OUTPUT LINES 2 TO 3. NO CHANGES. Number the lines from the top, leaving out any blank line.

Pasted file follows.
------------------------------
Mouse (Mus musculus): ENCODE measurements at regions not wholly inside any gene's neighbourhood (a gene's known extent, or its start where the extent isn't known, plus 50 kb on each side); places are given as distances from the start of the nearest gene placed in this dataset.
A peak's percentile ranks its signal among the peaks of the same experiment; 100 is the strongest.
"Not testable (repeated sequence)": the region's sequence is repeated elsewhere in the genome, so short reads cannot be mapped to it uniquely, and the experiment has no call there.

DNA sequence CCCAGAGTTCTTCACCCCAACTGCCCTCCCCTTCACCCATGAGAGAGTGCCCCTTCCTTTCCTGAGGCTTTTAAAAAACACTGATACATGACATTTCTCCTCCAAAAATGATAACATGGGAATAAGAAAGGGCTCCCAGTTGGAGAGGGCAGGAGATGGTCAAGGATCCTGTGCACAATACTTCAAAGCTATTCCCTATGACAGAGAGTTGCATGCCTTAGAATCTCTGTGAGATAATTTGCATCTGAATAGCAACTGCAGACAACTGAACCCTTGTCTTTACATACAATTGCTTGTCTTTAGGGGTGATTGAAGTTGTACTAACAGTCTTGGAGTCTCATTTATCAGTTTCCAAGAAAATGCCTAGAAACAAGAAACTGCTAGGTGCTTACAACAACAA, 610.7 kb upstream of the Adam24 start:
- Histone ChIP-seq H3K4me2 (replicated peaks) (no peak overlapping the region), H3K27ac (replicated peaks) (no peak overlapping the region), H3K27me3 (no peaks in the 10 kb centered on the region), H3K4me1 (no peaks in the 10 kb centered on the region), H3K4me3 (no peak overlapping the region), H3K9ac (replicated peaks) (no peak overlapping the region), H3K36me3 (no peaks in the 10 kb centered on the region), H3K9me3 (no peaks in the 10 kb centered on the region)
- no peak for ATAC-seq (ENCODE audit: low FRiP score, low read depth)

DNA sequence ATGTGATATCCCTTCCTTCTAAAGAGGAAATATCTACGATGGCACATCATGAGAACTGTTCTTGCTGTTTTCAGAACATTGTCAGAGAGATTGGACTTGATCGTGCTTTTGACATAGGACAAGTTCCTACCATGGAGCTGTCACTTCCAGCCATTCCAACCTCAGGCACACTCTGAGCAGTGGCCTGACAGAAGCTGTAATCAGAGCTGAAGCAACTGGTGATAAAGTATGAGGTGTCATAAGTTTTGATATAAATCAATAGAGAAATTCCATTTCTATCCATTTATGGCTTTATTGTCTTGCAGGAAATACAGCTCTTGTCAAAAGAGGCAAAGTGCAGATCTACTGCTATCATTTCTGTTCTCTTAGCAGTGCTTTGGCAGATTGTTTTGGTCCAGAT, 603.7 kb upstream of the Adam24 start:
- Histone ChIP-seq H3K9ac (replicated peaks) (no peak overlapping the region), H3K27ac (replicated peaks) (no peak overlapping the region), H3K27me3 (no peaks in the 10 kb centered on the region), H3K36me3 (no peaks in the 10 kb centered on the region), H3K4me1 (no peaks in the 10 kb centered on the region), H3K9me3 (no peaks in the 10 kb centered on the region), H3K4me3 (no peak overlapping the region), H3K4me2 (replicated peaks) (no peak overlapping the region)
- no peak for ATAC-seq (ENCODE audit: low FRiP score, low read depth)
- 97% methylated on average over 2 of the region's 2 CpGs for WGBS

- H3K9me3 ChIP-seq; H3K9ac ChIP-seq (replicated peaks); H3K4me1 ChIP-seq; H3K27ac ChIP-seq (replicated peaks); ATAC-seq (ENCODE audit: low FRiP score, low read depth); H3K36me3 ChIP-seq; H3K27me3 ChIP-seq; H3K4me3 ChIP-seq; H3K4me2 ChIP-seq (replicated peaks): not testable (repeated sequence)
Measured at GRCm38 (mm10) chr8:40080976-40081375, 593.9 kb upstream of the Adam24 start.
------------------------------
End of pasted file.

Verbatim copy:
A peak's percentile ranks its signal among the peaks of the same experiment; 100 is the strongest.
"Not testable (repeated sequence)": the region's sequence is repeated elsewhere in the genome, so short reads cannot be mapped to it uniquely, and the experiment has no call there.